Almost one-fifth of the whale sharks in Western Australia’s Ningaloo Reef Marine Park are showing signs of major scarring or fin amputations, with the number of injured animals increasing in recent years.

New research has shown that due to the distinctive scar patterns, it’s being strongly suggested that many of the injuries are due to boat collisions.

Whale shark scientist Emily Lester from the Australian Institute of Marine Science (AIMS) is horrified by the latest findings.

“Some of the major scars were probably bite marks from predators, but most were the marks of blunt trauma, lacerations or amputations arising from encounters with ships, particularly propellers,” Ms Lester said.

To make the finding, Lester and colleagues from AIMS and the Department of Biodiversity, Conservation and Attractions (DBCA) reviewed moving and still images of 913 whale sharks taken by Ningaloo tour boat operators between 2008 and 2013.

Of these, 146 or 16 per cent of the whale sharks suffered from serious injuries.

Due to the whale sharks migration patterns, it is difficult to tell where the injuries happened as whale sharks migrate thousands of kilometres beyond the boundaries of the marine park.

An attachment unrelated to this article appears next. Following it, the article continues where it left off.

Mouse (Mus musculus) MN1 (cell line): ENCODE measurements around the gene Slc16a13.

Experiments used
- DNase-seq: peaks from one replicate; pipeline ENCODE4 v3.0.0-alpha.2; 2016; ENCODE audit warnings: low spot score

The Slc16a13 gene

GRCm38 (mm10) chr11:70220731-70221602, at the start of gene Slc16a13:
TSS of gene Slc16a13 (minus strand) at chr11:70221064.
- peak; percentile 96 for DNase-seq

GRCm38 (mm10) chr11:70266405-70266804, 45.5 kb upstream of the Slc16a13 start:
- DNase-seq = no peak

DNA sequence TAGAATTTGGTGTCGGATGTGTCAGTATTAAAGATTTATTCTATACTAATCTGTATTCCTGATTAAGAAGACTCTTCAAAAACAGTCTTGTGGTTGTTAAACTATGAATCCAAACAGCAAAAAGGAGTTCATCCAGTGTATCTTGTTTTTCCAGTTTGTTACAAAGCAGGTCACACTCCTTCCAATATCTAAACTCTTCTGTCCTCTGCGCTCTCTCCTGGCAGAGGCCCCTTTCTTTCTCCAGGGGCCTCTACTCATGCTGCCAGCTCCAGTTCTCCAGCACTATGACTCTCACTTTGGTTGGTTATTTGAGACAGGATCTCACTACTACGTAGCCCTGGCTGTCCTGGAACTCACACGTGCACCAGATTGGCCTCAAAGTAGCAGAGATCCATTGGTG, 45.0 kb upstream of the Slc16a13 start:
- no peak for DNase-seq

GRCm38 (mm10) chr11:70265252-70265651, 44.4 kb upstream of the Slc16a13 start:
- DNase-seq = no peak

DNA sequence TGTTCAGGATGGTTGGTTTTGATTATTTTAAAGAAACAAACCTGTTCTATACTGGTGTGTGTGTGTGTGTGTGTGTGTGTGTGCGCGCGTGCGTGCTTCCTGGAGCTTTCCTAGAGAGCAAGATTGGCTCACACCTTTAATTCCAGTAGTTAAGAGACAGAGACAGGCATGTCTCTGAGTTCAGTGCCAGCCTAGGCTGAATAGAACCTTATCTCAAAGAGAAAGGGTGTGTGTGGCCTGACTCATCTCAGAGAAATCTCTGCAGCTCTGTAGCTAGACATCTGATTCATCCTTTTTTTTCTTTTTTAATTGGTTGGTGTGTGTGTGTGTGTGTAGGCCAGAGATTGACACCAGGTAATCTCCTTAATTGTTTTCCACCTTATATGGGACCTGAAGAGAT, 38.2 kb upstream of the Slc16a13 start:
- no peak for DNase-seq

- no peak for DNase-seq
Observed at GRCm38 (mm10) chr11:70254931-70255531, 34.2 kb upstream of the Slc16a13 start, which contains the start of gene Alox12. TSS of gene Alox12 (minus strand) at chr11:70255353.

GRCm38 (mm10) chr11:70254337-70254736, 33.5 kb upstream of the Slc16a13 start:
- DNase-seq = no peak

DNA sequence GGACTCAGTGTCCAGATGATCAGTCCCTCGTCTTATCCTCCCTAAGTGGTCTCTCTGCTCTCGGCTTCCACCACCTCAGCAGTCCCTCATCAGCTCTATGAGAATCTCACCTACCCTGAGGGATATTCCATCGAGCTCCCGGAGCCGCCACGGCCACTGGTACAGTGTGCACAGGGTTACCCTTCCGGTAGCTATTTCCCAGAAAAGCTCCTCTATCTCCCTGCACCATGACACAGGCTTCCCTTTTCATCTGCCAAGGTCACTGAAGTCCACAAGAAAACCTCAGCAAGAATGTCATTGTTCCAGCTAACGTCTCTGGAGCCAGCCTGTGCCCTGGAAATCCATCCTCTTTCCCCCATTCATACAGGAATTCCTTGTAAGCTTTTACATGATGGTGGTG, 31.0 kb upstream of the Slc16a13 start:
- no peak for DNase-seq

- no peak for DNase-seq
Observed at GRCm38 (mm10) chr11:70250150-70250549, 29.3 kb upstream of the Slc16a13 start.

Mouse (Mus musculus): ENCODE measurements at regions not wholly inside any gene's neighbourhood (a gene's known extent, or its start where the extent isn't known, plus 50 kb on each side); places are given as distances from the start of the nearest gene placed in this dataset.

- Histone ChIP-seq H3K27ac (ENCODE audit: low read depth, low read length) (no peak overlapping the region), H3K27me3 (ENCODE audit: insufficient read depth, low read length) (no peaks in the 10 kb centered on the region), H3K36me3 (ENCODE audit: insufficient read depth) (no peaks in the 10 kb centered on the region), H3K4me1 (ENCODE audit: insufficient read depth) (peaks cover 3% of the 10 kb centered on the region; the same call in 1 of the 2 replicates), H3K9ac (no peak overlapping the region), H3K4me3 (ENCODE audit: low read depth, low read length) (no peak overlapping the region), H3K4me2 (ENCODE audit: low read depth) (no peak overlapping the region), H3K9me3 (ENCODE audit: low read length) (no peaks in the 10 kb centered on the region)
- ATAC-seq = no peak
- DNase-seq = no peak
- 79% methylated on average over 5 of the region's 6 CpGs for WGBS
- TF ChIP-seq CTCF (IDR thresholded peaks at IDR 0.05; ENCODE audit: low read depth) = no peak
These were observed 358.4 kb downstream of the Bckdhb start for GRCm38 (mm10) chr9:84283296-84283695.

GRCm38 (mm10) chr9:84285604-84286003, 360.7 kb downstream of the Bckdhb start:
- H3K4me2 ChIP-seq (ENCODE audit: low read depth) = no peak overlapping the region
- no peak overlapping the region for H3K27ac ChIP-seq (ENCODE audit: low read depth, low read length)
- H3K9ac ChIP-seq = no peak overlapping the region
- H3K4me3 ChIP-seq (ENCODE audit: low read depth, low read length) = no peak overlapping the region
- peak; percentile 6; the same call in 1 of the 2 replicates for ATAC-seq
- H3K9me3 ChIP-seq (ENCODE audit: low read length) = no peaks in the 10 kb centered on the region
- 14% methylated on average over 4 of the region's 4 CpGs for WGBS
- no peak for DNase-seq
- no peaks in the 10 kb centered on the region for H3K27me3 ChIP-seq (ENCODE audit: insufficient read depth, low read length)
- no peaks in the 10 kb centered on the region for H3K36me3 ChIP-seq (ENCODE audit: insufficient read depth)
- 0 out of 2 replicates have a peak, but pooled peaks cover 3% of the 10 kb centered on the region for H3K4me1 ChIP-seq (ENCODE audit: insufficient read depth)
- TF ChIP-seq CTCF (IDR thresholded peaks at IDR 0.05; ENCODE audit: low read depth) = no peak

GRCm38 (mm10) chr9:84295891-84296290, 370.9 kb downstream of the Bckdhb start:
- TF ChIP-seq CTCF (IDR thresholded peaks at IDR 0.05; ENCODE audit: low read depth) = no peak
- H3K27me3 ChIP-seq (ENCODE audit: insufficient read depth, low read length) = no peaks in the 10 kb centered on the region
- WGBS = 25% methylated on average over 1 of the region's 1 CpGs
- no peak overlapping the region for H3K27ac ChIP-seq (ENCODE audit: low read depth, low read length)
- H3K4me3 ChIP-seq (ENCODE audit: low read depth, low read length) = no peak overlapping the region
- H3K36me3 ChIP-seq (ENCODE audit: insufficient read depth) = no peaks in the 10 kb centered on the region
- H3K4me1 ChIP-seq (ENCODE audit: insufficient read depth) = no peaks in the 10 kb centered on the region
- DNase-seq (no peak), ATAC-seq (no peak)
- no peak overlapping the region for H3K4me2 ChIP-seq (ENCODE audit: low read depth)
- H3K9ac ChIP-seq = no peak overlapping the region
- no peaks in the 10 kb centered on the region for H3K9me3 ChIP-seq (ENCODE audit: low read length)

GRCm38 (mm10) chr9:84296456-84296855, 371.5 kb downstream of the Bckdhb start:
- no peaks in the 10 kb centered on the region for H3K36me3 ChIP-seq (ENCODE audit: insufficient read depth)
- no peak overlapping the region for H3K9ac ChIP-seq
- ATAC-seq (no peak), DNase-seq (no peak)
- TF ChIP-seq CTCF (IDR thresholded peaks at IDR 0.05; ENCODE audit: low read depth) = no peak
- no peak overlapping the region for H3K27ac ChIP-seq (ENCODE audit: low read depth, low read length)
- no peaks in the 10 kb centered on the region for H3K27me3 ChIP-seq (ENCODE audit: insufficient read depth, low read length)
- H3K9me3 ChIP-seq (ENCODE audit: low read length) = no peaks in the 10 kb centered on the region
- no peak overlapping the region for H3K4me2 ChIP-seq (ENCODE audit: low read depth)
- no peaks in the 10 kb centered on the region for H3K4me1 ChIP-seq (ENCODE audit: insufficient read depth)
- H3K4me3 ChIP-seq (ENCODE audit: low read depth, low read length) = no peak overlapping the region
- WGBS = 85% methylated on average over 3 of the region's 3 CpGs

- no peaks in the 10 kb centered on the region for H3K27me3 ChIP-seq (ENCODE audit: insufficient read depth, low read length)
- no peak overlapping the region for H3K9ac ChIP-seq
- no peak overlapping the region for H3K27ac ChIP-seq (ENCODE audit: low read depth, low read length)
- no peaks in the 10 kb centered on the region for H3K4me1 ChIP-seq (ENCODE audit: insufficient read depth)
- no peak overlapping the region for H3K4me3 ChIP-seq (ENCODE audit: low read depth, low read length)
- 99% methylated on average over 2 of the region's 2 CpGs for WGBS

“Mitigating the impact of scarring from vessel collisions is challenging, particularly outside of our jurisdiction of State waters,” said DBCA research scientist and co-author Dr Holly Raudino. 

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“One possible explanation is that there is an increase in shipping activity throughout the whale sharks’ range – inside Ningaloo and out – and collisions are becoming more frequent,” said Ms Lester.

The data is unable to reveal the amount of fatal ship collisions as the whale shark is “negatively buoyant”, which means that when they die, they sink to the ocean floor.

“A collision between a large ocean-going vessel and a whale shark wouldn’t be felt by the ship, as a result, it’s likely that we’re underestimating the number of mortalities from ship strike, since our study could only document sharks that survived their injuries,” Ms Lester said.

The research is published in the Marine Ecology Progress Series.

This article originally appeared on Over60.